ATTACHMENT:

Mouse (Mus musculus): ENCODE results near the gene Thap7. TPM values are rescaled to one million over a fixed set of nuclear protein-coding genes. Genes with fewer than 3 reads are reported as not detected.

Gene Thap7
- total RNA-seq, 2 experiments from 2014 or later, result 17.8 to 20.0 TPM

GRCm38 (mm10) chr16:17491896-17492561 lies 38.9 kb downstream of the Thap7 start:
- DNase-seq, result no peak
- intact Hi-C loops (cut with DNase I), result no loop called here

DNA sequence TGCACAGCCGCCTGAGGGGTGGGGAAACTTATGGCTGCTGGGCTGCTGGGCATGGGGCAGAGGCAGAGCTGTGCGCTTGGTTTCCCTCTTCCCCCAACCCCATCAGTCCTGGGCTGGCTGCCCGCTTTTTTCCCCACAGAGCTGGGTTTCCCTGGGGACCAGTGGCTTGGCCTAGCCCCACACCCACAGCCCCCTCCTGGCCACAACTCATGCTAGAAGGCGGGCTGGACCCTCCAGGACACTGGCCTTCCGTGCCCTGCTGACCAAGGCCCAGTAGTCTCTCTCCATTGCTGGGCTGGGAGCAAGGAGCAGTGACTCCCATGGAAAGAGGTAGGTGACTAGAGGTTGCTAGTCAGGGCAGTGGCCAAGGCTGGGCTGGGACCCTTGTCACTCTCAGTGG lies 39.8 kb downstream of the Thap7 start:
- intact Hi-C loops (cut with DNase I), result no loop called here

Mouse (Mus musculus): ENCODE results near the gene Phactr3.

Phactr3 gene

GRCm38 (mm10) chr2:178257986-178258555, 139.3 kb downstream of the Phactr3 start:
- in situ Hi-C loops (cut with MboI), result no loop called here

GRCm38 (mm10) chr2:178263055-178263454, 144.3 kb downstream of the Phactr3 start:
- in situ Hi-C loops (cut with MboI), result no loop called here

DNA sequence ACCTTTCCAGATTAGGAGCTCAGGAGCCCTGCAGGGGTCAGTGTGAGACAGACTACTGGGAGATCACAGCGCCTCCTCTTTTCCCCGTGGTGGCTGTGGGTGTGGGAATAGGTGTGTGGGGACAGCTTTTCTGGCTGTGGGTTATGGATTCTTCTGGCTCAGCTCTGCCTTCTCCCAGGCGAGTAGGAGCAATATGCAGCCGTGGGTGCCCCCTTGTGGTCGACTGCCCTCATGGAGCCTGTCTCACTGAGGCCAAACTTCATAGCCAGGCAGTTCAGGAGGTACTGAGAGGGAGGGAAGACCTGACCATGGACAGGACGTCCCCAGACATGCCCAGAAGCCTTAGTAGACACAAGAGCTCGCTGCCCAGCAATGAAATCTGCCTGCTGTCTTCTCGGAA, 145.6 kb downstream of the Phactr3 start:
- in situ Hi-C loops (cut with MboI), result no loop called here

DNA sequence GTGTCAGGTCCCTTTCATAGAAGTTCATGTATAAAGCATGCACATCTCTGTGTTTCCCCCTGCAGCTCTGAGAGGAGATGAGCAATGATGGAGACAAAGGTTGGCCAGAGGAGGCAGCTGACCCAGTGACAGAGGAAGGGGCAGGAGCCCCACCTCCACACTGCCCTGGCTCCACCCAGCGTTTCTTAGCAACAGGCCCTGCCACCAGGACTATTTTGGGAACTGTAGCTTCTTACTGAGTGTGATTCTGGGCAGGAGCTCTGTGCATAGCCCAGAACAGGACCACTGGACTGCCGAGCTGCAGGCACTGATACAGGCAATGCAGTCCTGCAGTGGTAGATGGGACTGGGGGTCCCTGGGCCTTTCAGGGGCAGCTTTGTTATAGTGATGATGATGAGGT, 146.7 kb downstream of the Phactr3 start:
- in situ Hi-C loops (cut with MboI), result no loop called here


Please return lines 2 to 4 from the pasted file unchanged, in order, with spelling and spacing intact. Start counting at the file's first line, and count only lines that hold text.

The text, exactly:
Gene Thap7
- total RNA-seq, 2 experiments from 2014 or later, result 17.8 to 20.0 TPM

GRCm38 (mm10) chr16:17491896-17492561 lies 38.9 kb downstream of the Thap7 start: